- Can I drink alcohol if it is clear?
We ask that you do not. Alcohol can cause more dehydration and lead to complications. Additionally, alcohol can impair your judgment and may cause you to complete your preparation incorrectly.
- Why do I have to stop drinking two hours before I check-in?
This is to allow your stomach to empty prior to receiving sedation for your procedure. If you still have liquid in your stomach during sedation, that liquid could travel to your lungs and cause complications.
- Why can’t I drive myself home or take a taxi or Uber?
We will be giving you sedation for your procedure and because of this, you are considered legally impaired. To ensure your safety, you must have a responsible adult driver to drive you and ensure you make it into your home. Because sedation can impair your judgment and reflexes, you may not drive or work for 12 hours after your procedure.
- Can I eat after my procedure?
Yes! You may experience some mild nausea or feel groggy after your procedure. You also may not have a full appetite, but you may eat. We advise that you avoid greasy or spicy food right away to avoid nausea or upset stomach. We prefer you pick a light meal.
- When will I have normal bowel movements after the procedure?
Because your bowel was completely emptied and you did not eat solid food a day before your procedure, you may not have a normal bowel movement for a couple days. This is nothing to be alarmed about.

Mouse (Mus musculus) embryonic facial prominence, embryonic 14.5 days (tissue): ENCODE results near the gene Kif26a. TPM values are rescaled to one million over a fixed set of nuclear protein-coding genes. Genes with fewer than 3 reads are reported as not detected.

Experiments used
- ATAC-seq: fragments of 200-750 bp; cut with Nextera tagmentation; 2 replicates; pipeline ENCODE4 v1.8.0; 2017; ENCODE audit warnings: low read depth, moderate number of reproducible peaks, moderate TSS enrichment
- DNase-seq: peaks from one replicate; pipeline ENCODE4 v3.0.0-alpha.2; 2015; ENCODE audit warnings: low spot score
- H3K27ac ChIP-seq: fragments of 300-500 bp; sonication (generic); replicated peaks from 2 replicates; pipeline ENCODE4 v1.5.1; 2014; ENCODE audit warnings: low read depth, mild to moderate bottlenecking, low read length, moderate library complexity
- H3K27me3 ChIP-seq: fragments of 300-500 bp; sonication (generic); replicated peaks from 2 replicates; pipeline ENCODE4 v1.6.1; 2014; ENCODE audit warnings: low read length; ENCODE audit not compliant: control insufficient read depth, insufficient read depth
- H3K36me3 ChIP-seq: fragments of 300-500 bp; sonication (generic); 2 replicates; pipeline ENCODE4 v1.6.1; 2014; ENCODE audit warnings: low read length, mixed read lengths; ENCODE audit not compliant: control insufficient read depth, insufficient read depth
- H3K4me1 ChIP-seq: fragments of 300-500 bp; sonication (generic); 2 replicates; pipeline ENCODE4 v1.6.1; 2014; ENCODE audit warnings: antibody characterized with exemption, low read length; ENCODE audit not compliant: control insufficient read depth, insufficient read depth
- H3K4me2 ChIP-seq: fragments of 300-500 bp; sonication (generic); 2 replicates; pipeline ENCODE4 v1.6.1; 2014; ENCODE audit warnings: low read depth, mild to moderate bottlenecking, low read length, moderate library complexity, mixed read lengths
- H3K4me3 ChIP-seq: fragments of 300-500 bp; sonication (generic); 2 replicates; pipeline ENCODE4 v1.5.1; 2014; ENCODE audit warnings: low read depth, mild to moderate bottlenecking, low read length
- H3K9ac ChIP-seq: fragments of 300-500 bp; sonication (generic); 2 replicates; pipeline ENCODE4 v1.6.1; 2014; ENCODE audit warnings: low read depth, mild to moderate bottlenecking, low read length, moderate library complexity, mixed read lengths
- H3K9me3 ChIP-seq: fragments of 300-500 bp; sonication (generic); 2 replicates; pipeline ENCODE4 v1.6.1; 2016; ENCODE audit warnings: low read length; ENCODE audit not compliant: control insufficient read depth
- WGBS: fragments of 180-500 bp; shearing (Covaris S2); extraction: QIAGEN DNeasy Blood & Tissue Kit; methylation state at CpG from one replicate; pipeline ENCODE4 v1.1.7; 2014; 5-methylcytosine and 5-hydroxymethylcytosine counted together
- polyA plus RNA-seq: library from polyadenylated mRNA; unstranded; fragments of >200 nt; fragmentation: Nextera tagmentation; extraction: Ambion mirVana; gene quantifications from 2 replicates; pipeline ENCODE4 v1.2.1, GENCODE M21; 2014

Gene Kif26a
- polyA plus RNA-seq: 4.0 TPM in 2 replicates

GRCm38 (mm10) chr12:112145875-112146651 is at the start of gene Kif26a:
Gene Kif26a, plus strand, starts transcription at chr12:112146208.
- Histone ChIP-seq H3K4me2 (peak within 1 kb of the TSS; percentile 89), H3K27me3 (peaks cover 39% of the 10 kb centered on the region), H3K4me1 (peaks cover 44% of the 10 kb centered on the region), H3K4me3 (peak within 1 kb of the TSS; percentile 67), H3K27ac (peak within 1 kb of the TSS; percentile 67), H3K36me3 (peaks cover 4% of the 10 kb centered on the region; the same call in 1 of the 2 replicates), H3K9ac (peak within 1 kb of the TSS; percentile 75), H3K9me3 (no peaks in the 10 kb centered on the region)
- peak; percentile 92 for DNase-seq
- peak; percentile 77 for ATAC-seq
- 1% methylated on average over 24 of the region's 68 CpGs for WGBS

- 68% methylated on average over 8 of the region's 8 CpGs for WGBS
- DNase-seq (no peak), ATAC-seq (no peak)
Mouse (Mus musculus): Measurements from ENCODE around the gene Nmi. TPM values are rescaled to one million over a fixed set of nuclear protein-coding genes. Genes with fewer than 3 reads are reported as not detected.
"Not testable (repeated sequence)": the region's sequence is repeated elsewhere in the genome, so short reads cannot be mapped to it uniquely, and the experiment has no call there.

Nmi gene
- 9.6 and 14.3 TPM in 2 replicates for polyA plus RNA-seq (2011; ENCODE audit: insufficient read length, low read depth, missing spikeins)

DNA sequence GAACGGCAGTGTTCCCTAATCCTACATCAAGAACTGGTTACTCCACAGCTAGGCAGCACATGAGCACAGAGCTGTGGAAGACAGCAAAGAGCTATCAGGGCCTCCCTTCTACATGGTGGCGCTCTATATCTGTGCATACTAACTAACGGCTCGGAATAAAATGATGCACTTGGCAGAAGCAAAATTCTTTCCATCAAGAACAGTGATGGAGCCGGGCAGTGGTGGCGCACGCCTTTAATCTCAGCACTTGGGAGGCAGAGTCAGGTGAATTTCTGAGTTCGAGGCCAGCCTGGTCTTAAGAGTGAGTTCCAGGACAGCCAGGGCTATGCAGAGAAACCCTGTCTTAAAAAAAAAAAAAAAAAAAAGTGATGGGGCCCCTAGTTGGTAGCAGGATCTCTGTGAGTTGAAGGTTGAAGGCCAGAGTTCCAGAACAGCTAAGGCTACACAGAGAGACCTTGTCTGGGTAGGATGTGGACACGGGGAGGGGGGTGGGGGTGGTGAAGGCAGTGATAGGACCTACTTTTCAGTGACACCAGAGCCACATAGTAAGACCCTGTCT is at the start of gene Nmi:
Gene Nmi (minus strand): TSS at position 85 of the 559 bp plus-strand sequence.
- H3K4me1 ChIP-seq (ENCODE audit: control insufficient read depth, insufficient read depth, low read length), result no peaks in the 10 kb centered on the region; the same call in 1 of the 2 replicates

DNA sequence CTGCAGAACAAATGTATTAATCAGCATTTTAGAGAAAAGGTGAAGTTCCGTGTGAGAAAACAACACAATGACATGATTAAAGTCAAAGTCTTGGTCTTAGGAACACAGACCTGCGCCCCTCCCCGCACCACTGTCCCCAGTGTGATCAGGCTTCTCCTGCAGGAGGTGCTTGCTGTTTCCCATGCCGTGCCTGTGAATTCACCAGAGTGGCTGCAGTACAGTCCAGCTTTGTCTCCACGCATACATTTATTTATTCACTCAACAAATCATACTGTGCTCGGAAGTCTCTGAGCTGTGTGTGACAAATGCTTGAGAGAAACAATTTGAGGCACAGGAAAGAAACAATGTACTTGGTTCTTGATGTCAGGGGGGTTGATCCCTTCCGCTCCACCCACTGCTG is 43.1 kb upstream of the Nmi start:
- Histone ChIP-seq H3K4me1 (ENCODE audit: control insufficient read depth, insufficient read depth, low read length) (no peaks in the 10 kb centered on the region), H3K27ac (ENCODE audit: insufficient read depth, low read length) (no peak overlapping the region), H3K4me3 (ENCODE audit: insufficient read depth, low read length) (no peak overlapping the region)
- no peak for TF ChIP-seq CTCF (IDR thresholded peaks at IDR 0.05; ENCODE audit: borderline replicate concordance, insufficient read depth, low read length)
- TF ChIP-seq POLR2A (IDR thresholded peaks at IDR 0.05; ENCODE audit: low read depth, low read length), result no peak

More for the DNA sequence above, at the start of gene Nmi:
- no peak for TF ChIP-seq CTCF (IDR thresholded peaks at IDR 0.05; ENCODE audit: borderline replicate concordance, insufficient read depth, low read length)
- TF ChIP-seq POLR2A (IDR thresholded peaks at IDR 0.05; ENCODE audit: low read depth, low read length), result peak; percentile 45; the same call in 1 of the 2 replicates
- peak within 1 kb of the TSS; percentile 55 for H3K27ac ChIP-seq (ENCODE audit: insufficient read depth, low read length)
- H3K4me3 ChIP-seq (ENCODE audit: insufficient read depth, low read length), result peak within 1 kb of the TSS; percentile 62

Services & Treatments
Our Approach to Endoscopy
We welcome you as a patient to The Iowa Clinic Endoscopy Center. Our physicians and staff are dedicated to providing patients and their family members with personal attention. We will make every effort to ensure that you and your loved ones are made as comfortable as possible from the time of admission until your release to home. We believe that communication is essential to good healthcare, so if you have any questions throughout the process, we will be happy to discuss them with you.
Our accredited Endoscopy Center offers comprehensive treatment for gastrointestinal issues affecting the digestive system. Diagnostic, therapeutic, and screening gastrointestinal endoscopic procedures include, but are not limited to:
- Esophageal Dilation
- Removal of Colon Polyps
The Iowa Clinic Endoscopy Center is located in West Des Moines